Ralph figured on this. It had been more than a month since the hit car was stolen and his concern was that the passage of time would diminish any vibes from the remaining stolen vehicles. Still, he would try to get what he could. He opened the door of the car and sat behind the wheel.
Hands on the steering wheel, Ralph stared at the dusty rearview mirror. An image of a man sitting at a table with some other men revealed itself. They were laughing, drinking beer. “Wait a minute, wait a minute,” one of the men said, “I think we should toast Mr. Turco for the easy money opportunity. Heh!”
“Yeah, that Fed knows all about easy money! To Turco!”
“To Turco! Ha ha!”
The vision faded but Ralph still stared at the rearview. Fed? A Fed named Turco…?
After a moment, Ralph got out of the car. He went to the next vehicle and sat behind the wheel of that one. In the rearview mirror, he saw the vision of a payoff. “A pleasure doing business, David, as always. Tell Mr. Vincent we’ll drop the car off to his boys tomorrow night as instructed.”
The man called David nodded. “Did you take care of the other vehicles?”
“Yeah, they’re spread out just enough to keep everybody busy while we move out Diamante’s car.”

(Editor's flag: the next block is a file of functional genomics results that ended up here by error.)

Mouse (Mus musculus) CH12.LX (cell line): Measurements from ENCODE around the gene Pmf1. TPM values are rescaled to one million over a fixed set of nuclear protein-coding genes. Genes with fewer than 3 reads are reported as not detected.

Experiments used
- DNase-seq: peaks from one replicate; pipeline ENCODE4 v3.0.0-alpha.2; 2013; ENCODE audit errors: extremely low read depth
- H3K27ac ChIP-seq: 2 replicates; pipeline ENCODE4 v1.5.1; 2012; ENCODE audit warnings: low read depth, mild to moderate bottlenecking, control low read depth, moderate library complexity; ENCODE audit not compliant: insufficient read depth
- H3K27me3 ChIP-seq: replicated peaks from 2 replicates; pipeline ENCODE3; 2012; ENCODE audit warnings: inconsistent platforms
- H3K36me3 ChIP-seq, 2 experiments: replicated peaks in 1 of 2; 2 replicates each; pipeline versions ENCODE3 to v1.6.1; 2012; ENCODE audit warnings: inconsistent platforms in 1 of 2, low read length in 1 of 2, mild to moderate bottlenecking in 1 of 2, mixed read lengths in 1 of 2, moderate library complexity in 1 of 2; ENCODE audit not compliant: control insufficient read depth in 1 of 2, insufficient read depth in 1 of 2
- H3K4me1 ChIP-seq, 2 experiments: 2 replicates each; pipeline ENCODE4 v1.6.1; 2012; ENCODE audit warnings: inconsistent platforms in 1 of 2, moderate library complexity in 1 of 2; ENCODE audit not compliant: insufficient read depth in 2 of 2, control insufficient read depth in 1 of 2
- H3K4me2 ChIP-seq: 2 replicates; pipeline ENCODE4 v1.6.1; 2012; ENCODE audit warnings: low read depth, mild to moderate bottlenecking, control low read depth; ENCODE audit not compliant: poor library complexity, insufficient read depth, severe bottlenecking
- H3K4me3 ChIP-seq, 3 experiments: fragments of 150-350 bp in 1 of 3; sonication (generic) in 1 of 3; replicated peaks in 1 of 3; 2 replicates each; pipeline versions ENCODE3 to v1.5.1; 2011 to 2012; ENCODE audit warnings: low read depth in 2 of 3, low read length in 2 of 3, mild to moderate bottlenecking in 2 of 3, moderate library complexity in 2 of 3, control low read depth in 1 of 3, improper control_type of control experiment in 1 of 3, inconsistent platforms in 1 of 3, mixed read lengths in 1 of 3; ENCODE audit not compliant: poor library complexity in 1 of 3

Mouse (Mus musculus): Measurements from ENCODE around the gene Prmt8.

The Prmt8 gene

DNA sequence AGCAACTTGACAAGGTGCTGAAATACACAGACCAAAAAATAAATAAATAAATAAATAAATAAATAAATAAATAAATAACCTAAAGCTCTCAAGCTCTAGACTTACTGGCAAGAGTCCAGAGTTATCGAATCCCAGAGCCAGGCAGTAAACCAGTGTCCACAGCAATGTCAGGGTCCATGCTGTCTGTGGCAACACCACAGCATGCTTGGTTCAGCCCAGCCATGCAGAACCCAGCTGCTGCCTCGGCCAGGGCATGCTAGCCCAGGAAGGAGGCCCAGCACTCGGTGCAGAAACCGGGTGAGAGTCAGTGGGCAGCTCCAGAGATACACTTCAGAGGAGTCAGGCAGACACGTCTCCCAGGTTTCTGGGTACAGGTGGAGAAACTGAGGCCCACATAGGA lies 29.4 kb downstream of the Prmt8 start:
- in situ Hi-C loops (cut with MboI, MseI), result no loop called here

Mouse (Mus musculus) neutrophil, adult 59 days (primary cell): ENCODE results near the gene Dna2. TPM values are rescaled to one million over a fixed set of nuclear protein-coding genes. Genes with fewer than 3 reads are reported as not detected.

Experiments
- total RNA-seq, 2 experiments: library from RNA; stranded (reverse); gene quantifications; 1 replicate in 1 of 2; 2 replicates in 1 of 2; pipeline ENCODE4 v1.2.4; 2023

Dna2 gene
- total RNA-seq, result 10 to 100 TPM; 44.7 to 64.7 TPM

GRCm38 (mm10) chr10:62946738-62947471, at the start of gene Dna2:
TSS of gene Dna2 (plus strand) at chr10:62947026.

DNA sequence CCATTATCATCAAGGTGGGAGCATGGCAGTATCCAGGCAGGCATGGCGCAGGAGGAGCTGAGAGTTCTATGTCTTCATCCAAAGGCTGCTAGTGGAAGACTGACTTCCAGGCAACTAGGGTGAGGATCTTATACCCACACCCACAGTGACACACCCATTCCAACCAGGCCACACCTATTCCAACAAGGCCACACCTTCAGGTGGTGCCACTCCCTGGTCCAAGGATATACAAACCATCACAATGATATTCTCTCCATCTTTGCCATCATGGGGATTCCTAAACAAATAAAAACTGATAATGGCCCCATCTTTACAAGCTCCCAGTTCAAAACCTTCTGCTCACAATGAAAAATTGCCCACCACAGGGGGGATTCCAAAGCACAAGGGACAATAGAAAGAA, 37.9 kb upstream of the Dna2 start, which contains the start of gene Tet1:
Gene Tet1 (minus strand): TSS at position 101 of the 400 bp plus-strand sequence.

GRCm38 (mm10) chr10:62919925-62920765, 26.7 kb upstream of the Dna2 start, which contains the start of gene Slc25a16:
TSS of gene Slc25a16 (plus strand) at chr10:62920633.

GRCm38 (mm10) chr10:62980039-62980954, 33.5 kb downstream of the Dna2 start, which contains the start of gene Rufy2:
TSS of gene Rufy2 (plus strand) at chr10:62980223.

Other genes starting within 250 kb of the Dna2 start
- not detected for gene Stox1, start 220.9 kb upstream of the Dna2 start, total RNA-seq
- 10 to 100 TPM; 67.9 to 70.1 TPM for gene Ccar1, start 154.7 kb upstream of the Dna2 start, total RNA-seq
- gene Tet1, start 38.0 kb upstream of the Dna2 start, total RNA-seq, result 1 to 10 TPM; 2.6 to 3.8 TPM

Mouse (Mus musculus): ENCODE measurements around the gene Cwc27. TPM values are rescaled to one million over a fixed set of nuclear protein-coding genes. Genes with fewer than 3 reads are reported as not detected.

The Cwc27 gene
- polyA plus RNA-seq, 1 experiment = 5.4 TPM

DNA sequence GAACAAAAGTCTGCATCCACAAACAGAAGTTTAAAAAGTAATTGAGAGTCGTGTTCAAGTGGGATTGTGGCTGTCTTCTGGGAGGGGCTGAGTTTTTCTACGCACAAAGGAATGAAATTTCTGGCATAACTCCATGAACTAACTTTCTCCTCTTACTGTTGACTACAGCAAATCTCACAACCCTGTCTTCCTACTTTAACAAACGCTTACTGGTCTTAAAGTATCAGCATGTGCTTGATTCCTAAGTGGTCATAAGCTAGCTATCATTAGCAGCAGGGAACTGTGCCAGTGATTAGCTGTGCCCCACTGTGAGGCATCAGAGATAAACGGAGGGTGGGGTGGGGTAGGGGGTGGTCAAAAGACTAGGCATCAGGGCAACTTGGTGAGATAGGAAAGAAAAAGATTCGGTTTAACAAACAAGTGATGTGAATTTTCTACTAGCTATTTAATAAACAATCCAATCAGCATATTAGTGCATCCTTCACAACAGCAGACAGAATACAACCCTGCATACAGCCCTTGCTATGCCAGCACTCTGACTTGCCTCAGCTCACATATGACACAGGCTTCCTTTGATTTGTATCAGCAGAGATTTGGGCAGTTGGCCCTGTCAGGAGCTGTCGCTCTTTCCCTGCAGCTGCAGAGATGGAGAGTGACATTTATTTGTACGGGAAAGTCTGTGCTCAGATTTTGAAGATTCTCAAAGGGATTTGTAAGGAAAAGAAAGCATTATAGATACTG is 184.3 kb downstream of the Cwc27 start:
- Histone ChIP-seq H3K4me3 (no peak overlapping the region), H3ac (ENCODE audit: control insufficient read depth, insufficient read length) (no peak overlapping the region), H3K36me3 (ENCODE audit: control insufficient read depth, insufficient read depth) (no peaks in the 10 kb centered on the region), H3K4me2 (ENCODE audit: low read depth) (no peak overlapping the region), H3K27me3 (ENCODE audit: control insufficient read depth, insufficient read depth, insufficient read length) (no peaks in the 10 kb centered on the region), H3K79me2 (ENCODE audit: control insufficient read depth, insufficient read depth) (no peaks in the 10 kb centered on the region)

The scene quit. Ralph had no idea who Mr. Vincent was but he had a bad feeling that the David who had just paid off the money was the Fed named Turco in the first vision, the one that knew about easy money. It bothered Ralph that there was possibly a crooked Fed involved in all of this.
Ralph got out of the car and went to the third vehicle. A faint vision of the Hit Car revealed itself in the rearview, the grey car being unloaded from a flat bed car hauler. Nearby was an 18-wheeler truck, the back cargo doors open and ready to receive its shipment. Several boxes were also sitting on pallets to be loaded into the truck, marked “Auto Parts.”
The scene shifted. Diamante’s car was driven into the cargo hold. The boxes of auto parts were then loaded in front of it. Once completed, the driver of the 18-wheeler was handed a false manifest and sent on his way. The name on the truck was Vincent Vanlines. Then it faded.
The fourth car revealed nothing more, only a brief faded scene similar to the celebratory vision from the first car. Ralph got out of the car and quietly closed the door.
He didn’t see the guard at the front gate and assumed the man was still in the guard hut. Ralph hurried quietly across the impound yard to the east fence and leapt up to clear it. He landed on the ground outside the fence without incident.